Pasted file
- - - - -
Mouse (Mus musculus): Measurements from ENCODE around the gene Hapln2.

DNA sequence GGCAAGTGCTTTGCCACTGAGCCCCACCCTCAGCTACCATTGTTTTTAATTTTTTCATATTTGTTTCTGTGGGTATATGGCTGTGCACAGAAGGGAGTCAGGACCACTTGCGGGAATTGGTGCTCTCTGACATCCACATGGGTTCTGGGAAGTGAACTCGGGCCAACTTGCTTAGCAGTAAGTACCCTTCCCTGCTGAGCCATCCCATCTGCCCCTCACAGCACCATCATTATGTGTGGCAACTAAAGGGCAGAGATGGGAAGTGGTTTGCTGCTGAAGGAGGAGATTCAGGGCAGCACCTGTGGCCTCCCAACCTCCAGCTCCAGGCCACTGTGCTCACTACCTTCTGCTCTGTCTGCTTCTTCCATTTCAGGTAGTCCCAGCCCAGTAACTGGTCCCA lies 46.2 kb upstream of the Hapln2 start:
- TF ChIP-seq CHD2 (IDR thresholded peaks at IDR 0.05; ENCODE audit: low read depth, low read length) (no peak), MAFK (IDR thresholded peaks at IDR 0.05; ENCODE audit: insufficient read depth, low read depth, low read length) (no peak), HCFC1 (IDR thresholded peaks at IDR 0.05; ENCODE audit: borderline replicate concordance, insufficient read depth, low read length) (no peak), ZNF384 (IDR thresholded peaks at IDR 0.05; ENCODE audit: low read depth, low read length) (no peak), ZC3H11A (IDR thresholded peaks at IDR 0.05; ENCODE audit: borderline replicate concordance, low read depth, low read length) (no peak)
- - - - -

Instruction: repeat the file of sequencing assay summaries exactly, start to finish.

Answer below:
Mouse (Mus musculus): Measurements from ENCODE around the gene Hapln2.

DNA sequence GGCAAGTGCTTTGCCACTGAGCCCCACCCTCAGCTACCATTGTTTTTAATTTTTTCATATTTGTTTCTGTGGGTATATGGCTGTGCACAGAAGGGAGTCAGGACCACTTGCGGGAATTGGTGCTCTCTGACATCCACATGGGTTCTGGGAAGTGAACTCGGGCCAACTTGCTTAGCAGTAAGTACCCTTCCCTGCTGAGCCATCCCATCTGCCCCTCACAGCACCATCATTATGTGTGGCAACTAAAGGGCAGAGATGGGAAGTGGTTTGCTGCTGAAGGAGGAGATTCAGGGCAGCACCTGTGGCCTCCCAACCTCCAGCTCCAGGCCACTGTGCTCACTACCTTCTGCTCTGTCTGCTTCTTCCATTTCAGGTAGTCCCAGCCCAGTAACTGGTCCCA lies 46.2 kb upstream of the Hapln2 start:
- TF ChIP-seq CHD2 (IDR thresholded peaks at IDR 0.05; ENCODE audit: low read depth, low read length) (no peak), MAFK (IDR thresholded peaks at IDR 0.05; ENCODE audit: insufficient read depth, low read depth, low read length) (no peak), HCFC1 (IDR thresholded peaks at IDR 0.05; ENCODE audit: borderline replicate concordance, insufficient read depth, low read length) (no peak), ZNF384 (IDR thresholded peaks at IDR 0.05; ENCODE audit: low read depth, low read length) (no peak), ZC3H11A (IDR thresholded peaks at IDR 0.05; ENCODE audit: borderline replicate concordance, low read depth, low read length) (no peak)